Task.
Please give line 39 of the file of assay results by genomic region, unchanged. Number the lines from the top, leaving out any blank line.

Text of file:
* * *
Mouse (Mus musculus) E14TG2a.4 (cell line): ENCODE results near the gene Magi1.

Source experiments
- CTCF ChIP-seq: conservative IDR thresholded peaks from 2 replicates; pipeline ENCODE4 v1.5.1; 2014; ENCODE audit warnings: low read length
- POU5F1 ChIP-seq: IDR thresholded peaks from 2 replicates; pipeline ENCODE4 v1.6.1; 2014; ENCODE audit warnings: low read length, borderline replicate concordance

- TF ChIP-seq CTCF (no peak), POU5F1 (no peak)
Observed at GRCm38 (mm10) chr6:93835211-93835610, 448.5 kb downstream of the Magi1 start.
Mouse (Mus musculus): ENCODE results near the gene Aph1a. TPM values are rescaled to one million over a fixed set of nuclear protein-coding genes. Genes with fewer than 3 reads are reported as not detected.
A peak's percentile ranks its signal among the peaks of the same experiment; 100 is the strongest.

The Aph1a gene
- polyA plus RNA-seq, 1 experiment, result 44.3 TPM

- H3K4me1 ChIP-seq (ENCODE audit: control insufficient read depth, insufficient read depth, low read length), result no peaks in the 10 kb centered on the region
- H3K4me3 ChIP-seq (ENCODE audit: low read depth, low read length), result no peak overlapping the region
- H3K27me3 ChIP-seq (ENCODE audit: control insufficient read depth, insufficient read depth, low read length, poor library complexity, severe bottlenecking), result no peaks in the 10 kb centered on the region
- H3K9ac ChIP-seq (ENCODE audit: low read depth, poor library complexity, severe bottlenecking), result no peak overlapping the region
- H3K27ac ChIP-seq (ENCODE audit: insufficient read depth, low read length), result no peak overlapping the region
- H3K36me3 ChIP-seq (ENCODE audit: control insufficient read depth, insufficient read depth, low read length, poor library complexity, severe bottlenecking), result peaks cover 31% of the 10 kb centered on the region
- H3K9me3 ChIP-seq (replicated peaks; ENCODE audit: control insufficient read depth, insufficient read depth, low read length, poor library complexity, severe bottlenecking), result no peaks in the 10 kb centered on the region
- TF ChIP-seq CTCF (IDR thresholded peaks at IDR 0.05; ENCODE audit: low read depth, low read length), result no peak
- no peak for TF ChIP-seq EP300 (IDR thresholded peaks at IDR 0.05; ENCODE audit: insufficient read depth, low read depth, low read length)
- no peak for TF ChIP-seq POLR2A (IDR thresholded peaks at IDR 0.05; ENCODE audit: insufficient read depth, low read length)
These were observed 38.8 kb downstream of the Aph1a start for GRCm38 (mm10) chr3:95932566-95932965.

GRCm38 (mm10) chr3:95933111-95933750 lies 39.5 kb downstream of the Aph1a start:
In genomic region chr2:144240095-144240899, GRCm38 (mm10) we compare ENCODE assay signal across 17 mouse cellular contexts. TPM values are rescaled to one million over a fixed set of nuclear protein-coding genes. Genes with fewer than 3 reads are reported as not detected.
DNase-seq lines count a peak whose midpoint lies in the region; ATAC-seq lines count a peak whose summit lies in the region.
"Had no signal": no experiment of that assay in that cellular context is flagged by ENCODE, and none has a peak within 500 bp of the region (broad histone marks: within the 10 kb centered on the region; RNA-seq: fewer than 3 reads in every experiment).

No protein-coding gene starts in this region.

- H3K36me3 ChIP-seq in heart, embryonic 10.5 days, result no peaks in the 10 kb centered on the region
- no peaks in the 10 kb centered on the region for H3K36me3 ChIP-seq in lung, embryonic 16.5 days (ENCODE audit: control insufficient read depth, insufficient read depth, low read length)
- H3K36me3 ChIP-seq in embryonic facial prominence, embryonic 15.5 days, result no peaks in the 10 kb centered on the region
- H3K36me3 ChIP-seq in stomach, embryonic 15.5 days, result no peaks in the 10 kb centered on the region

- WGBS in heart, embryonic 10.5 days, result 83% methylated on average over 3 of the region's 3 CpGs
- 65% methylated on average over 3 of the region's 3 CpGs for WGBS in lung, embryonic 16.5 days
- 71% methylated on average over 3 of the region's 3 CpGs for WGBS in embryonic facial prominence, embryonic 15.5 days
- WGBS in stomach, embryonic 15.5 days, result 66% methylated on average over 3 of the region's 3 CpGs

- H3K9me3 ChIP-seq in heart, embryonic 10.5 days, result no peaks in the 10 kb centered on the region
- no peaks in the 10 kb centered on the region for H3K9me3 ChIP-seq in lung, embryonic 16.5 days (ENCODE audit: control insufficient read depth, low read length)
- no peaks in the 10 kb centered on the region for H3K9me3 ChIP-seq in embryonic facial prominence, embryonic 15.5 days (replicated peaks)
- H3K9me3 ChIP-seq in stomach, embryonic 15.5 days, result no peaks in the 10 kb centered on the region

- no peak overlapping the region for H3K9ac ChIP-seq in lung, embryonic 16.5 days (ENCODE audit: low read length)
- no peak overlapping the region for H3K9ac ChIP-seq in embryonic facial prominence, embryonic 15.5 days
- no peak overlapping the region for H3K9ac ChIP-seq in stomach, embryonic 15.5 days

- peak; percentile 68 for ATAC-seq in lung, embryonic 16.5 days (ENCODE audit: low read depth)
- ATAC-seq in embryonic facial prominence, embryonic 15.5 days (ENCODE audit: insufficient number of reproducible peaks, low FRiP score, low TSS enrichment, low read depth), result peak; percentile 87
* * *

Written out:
- no peak overlapping the region for H3K9ac ChIP-seq in lung, embryonic 16.5 days (ENCODE audit: low read length)